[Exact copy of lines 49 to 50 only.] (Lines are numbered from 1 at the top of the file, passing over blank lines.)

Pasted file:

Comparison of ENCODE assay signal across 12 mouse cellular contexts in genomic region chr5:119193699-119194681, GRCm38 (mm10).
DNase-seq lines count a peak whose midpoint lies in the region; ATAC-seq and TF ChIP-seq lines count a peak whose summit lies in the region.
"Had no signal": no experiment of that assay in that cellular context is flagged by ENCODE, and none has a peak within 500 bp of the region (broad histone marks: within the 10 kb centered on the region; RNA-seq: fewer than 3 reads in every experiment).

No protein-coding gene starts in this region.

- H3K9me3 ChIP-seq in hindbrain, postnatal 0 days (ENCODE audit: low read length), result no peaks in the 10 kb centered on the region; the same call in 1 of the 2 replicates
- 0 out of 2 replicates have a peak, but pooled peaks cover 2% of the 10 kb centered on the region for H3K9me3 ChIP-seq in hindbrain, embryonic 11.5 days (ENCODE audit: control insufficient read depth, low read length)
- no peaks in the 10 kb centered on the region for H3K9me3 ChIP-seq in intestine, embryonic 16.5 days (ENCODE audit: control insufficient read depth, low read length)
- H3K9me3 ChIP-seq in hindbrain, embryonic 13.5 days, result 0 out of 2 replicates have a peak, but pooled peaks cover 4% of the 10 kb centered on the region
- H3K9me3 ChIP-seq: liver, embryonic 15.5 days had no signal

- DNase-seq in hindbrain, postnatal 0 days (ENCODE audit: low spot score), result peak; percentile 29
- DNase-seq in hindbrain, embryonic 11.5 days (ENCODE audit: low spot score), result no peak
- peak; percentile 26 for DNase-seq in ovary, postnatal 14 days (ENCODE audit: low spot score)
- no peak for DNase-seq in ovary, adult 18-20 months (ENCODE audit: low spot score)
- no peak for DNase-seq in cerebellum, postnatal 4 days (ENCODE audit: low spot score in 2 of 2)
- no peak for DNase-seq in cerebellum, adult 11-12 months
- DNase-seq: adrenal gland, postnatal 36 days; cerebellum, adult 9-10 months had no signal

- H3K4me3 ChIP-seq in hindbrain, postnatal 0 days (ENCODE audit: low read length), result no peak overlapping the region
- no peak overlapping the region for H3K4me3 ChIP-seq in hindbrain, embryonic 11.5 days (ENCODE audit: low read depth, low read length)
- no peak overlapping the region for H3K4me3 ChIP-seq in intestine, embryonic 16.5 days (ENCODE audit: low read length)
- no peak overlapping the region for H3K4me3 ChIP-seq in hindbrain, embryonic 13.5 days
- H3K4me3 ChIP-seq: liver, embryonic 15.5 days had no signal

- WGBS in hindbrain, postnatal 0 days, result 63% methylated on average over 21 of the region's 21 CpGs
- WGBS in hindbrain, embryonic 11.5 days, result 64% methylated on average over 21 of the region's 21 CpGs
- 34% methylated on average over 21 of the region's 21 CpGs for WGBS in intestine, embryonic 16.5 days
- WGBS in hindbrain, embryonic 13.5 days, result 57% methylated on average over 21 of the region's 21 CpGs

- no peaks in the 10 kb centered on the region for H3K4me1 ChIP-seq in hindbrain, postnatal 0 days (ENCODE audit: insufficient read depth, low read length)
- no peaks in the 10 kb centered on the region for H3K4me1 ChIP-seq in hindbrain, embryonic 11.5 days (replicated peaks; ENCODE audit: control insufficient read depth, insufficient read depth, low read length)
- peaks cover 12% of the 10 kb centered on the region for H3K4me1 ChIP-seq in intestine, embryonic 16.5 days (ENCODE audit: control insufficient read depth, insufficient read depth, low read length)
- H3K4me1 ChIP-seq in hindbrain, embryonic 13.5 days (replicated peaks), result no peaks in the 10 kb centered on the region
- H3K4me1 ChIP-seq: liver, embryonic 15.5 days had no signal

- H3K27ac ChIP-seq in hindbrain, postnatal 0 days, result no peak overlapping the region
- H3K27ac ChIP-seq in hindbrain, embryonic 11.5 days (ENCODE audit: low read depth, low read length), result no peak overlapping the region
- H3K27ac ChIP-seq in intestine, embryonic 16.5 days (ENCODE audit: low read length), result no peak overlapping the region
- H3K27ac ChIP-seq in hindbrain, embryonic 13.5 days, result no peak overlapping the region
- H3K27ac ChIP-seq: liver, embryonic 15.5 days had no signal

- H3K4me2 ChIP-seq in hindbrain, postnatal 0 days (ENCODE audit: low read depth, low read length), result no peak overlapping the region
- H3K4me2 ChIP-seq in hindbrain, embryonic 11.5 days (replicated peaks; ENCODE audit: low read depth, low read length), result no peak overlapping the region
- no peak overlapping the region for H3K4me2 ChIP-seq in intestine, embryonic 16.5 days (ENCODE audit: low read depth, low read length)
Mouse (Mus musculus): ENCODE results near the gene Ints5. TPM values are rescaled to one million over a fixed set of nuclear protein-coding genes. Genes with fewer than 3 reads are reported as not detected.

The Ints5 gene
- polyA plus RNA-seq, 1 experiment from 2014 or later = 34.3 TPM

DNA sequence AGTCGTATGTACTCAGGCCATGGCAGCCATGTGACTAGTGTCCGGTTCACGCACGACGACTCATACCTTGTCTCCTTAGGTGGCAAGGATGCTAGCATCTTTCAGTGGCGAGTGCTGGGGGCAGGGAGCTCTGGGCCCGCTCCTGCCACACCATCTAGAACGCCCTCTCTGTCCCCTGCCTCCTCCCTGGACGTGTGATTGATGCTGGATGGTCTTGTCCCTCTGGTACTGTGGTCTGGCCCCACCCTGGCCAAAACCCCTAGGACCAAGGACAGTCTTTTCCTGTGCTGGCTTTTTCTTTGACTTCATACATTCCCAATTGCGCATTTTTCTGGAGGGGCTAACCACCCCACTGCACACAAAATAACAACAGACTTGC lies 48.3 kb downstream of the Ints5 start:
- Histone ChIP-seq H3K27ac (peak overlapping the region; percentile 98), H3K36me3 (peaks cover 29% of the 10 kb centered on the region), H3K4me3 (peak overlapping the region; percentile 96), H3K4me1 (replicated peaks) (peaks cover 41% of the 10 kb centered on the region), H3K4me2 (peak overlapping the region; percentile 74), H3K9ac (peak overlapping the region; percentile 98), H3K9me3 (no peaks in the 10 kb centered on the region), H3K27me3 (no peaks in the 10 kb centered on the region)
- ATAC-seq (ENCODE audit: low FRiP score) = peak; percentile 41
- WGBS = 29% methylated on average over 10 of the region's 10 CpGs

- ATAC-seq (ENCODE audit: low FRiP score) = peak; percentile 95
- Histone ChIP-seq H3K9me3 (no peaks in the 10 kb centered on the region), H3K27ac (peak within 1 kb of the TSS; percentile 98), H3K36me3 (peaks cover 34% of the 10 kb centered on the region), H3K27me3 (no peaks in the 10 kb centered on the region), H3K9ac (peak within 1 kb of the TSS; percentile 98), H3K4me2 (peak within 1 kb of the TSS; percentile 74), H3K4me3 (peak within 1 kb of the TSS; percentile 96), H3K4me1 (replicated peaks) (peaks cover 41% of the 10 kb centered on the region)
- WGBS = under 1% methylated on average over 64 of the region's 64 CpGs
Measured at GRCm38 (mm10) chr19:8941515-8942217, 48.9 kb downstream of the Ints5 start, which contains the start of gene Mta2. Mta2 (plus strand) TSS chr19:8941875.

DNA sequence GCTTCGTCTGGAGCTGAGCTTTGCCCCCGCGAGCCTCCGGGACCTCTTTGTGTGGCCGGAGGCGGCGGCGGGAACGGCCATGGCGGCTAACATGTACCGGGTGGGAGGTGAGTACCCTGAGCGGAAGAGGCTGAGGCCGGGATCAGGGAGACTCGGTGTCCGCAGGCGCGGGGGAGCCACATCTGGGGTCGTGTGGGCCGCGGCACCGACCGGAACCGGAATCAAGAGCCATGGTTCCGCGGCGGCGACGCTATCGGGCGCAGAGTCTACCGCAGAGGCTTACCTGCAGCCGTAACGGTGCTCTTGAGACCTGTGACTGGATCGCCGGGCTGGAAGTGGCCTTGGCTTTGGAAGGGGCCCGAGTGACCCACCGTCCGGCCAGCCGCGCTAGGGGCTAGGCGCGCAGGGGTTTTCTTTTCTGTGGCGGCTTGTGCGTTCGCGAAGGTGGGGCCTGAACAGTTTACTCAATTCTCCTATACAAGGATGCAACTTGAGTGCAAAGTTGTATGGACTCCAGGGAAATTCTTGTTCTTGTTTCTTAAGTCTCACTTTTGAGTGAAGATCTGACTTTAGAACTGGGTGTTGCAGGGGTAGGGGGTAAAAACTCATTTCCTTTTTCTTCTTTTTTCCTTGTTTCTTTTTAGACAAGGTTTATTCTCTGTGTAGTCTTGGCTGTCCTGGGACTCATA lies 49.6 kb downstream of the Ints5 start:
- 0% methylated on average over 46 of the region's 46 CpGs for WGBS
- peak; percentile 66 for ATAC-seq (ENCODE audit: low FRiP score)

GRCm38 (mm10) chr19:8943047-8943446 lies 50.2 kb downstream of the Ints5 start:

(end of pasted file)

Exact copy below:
Measured at GRCm38 (mm10) chr19:8941515-8942217, 48.9 kb downstream of the Ints5 start, which contains the start of gene Mta2. Mta2 (plus strand) TSS chr19:8941875.

DNA sequence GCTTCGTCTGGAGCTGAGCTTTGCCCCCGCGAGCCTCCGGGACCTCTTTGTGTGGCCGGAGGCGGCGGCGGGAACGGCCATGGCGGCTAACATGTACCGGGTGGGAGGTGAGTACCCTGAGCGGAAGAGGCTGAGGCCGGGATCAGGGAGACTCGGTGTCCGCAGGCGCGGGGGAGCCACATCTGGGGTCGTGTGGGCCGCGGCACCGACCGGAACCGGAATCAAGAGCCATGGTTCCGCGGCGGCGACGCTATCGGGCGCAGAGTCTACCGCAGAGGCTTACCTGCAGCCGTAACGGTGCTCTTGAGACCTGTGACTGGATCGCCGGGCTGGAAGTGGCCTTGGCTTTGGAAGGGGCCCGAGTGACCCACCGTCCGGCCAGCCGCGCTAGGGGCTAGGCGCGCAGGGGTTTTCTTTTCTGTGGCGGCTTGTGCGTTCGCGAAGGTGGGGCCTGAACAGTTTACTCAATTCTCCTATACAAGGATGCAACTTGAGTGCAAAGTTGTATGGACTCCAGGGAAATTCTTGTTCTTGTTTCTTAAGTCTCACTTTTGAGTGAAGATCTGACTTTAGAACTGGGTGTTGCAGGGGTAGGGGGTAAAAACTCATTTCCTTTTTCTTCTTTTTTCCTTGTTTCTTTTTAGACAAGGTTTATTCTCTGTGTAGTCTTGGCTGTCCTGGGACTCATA lies 49.6 kb downstream of the Ints5 start: